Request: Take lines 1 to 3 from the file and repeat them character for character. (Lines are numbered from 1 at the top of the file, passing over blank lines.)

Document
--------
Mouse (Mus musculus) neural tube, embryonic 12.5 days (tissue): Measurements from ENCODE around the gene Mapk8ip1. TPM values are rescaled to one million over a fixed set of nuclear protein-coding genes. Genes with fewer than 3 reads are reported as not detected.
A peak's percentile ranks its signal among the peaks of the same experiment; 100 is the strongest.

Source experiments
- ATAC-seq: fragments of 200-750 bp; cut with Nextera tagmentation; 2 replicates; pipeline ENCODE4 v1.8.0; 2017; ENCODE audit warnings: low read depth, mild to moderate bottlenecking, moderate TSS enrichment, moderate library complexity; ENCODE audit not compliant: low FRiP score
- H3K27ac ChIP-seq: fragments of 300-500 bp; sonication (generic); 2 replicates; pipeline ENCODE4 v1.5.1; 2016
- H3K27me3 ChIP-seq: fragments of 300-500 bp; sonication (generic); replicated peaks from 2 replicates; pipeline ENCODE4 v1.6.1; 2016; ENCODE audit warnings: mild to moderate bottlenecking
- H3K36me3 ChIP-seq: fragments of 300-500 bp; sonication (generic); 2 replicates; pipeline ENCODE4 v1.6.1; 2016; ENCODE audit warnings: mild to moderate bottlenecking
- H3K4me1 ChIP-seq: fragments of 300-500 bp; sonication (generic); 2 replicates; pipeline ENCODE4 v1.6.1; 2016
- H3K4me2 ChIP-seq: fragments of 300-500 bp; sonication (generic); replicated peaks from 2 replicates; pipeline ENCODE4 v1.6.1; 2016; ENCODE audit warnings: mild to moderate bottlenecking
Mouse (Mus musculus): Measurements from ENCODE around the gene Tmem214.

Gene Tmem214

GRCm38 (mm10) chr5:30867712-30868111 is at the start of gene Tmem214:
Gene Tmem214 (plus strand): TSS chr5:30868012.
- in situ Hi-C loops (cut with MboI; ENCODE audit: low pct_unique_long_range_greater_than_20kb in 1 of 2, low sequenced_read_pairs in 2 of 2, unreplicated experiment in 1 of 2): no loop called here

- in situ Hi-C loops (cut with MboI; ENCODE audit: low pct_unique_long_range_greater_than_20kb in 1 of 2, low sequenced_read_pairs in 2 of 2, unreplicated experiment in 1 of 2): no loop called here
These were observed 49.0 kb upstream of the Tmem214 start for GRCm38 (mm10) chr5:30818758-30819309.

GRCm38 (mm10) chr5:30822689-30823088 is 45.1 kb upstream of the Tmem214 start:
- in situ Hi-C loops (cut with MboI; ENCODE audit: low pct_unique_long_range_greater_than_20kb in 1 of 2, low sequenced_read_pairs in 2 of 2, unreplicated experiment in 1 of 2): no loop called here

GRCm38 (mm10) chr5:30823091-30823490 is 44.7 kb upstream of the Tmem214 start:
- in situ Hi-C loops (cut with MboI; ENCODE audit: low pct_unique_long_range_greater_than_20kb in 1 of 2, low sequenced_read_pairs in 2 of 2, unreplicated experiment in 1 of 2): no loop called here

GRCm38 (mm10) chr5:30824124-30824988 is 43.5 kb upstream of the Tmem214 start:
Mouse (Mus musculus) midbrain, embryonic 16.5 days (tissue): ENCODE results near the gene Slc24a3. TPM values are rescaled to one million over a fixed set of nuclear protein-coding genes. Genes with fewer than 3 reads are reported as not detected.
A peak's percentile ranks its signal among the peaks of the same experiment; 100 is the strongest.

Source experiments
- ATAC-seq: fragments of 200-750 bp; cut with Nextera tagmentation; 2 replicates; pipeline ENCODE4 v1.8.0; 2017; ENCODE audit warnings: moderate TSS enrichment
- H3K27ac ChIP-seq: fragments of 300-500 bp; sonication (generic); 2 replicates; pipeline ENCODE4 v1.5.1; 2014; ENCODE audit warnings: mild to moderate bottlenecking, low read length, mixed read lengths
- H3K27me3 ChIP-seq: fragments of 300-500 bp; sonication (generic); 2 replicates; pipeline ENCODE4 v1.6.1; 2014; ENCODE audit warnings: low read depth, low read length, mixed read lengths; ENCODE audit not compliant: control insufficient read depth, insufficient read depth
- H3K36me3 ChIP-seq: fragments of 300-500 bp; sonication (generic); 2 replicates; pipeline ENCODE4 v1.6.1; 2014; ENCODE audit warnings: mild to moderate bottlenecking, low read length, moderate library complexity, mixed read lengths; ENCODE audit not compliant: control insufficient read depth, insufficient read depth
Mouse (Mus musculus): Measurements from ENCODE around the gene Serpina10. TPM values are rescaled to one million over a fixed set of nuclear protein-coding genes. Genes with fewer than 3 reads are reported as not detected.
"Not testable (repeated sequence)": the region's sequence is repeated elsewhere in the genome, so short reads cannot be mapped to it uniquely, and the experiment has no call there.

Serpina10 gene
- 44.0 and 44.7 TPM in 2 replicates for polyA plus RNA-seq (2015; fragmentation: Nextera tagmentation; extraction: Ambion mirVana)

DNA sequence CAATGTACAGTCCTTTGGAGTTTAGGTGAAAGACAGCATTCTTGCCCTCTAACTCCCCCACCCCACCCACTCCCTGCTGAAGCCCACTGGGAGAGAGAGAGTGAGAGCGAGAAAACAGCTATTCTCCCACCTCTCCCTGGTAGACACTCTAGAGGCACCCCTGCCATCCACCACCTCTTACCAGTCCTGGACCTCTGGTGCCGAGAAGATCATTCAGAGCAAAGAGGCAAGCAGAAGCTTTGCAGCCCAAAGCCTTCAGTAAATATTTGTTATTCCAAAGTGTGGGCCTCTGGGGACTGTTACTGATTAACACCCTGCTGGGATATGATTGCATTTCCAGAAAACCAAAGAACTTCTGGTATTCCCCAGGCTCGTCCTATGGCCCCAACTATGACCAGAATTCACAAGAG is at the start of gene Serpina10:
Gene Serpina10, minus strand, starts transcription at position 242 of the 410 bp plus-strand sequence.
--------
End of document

Mouse (Mus musculus) neural tube, embryonic 12.5 days (tissue): Measurements from ENCODE around the gene Mapk8ip1. TPM values are rescaled to one million over a fixed set of nuclear protein-coding genes. Genes with fewer than 3 reads are reported as not detected.
A peak's percentile ranks its signal among the peaks of the same experiment; 100 is the strongest.

Source experiments